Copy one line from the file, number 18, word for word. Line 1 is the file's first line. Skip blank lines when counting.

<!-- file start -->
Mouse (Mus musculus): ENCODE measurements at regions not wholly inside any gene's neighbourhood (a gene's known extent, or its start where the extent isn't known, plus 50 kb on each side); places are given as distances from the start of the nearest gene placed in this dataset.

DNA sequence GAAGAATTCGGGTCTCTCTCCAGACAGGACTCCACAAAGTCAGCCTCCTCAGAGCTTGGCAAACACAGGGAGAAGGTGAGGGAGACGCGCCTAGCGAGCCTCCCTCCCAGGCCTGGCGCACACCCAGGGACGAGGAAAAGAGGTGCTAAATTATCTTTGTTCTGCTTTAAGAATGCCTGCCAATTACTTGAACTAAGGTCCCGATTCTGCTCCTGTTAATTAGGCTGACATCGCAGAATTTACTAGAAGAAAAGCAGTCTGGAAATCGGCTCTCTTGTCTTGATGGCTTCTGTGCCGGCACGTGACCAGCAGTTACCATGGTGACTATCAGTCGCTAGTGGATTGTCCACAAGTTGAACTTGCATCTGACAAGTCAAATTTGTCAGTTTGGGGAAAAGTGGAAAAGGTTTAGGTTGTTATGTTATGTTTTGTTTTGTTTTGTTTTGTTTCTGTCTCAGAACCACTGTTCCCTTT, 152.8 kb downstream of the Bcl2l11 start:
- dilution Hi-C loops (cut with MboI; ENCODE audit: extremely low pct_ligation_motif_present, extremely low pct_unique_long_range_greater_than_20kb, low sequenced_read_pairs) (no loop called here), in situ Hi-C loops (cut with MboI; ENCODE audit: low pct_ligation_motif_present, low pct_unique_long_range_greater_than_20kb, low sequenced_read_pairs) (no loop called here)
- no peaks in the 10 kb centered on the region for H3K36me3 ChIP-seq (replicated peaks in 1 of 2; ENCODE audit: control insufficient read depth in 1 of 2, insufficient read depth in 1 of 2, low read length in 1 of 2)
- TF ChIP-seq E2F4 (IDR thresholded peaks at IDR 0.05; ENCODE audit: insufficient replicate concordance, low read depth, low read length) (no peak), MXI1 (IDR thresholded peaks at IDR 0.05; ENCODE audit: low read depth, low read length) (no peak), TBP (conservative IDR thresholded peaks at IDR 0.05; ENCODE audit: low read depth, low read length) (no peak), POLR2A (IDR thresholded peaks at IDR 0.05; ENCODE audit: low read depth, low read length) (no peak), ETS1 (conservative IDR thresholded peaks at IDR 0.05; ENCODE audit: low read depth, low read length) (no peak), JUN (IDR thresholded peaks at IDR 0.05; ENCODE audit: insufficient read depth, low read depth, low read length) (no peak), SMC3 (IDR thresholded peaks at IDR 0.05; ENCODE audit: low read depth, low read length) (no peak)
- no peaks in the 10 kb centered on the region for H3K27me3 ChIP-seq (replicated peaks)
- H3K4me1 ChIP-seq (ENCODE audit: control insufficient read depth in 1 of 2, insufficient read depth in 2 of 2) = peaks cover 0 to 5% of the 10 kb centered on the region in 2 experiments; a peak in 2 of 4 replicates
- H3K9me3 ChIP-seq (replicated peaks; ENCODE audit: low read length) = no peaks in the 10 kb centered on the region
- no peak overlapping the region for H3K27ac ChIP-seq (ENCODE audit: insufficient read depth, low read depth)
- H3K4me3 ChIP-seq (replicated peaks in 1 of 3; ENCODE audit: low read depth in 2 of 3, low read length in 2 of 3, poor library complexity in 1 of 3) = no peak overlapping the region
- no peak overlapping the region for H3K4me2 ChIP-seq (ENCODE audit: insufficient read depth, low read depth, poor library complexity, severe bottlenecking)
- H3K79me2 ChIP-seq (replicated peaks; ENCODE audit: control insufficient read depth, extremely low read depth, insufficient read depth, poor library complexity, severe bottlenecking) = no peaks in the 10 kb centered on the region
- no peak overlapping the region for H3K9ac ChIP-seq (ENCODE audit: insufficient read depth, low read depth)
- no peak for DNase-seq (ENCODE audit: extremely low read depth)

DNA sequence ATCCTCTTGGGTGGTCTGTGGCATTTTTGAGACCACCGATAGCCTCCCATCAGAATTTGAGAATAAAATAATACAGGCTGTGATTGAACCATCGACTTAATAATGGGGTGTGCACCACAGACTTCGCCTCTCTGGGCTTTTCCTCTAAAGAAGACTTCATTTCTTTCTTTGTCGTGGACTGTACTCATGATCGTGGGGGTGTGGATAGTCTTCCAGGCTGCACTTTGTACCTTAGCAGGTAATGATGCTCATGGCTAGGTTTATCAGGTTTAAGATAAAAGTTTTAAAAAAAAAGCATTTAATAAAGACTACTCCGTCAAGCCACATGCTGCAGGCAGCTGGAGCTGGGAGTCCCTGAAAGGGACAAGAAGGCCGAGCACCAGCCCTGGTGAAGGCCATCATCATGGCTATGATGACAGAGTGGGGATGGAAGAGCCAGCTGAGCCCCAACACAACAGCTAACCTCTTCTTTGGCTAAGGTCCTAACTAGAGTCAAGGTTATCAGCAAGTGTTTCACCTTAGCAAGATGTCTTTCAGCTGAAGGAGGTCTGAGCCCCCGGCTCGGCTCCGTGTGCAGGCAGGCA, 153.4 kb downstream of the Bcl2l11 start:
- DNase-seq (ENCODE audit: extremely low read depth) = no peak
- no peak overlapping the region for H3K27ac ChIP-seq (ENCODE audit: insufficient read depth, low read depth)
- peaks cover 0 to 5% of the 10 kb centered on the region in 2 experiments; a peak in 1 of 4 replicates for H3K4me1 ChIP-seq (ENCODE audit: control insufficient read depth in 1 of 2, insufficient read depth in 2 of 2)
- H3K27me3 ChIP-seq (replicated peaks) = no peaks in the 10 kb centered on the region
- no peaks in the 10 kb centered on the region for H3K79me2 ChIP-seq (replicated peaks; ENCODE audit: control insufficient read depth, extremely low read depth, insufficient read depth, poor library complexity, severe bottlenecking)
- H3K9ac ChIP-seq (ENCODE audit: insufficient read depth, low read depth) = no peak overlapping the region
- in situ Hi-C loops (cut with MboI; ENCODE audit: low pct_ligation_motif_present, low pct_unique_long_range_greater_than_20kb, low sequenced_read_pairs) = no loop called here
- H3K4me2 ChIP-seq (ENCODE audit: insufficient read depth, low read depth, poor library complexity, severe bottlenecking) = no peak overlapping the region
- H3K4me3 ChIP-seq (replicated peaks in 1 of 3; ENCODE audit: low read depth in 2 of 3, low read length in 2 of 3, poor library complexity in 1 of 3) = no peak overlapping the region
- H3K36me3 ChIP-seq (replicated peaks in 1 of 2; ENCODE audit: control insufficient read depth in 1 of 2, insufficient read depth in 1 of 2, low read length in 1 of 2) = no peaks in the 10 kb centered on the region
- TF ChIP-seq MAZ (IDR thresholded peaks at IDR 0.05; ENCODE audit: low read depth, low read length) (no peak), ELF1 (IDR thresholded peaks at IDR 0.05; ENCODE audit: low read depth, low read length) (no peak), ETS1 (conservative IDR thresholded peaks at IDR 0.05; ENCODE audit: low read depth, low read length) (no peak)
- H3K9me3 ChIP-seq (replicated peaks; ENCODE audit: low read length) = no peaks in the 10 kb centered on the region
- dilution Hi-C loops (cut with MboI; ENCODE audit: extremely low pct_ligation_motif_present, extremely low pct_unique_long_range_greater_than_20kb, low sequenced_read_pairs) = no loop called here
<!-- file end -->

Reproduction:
- peaks cover 0 to 5% of the 10 kb centered on the region in 2 experiments; a peak in 1 of 4 replicates for H3K4me1 ChIP-seq (ENCODE audit: control insufficient read depth in 1 of 2, insufficient read depth in 2 of 2)